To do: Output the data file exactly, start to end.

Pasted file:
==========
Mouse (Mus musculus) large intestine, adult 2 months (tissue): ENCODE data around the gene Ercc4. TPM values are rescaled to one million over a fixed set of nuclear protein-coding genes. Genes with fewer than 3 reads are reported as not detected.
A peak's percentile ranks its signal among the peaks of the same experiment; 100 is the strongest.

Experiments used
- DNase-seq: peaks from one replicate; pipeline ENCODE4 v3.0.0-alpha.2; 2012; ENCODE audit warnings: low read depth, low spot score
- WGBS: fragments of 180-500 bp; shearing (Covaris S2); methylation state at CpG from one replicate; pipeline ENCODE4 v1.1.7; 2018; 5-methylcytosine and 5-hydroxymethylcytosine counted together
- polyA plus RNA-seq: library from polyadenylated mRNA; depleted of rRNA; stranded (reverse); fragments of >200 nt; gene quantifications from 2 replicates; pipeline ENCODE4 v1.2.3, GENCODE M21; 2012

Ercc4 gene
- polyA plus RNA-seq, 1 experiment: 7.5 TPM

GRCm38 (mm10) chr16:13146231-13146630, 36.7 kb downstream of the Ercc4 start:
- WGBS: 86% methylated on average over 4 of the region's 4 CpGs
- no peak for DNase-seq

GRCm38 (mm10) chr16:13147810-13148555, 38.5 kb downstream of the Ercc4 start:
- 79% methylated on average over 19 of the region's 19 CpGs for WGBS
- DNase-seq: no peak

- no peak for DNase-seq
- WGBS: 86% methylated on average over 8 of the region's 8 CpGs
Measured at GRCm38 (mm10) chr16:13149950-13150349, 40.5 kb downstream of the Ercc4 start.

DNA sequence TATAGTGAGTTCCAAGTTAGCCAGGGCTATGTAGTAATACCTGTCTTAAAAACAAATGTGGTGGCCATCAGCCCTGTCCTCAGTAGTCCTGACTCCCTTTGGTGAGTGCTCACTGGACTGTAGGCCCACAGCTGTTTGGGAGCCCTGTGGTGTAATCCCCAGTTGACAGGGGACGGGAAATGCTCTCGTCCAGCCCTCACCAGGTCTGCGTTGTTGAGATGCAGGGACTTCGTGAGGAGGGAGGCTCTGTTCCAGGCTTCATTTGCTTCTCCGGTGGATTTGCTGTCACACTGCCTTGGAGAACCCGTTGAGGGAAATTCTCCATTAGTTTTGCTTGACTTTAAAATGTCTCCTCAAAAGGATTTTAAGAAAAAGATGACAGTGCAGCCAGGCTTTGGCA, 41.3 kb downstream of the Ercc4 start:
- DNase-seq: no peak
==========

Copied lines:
Mouse (Mus musculus) large intestine, adult 2 months (tissue): ENCODE data around the gene Ercc4. TPM values are rescaled to one million over a fixed set of nuclear protein-coding genes. Genes with fewer than 3 reads are reported as not detected.
A peak's percentile ranks its signal among the peaks of the same experiment; 100 is the strongest.

Experiments used
- DNase-seq: peaks from one replicate; pipeline ENCODE4 v3.0.0-alpha.2; 2012; ENCODE audit warnings: low read depth, low spot score
- WGBS: fragments of 180-500 bp; shearing (Covaris S2); methylation state at CpG from one replicate; pipeline ENCODE4 v1.1.7; 2018; 5-methylcytosine and 5-hydroxymethylcytosine counted together
- polyA plus RNA-seq: library from polyadenylated mRNA; depleted of rRNA; stranded (reverse); fragments of >200 nt; gene quantifications from 2 replicates; pipeline ENCODE4 v1.2.3, GENCODE M21; 2012

Ercc4 gene
- polyA plus RNA-seq, 1 experiment: 7.5 TPM

GRCm38 (mm10) chr16:13146231-13146630, 36.7 kb downstream of the Ercc4 start:
- WGBS: 86% methylated on average over 4 of the region's 4 CpGs
- no peak for DNase-seq

GRCm38 (mm10) chr16:13147810-13148555, 38.5 kb downstream of the Ercc4 start:
- 79% methylated on average over 19 of the region's 19 CpGs for WGBS
- DNase-seq: no peak

- no peak for DNase-seq
- WGBS: 86% methylated on average over 8 of the region's 8 CpGs
Measured at GRCm38 (mm10) chr16:13149950-13150349, 40.5 kb downstream of the Ercc4 start.

DNA sequence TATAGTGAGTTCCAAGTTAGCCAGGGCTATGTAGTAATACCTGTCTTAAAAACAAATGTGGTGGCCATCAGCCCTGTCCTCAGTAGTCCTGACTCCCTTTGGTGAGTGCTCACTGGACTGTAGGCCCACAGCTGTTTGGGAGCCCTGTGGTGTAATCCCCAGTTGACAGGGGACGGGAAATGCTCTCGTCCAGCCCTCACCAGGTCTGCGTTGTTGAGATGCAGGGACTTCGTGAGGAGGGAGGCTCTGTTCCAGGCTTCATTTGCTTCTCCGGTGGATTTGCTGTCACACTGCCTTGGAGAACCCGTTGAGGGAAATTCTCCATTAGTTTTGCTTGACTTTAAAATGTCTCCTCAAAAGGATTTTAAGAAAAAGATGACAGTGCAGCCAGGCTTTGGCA, 41.3 kb downstream of the Ercc4 start:
- DNase-seq: no peak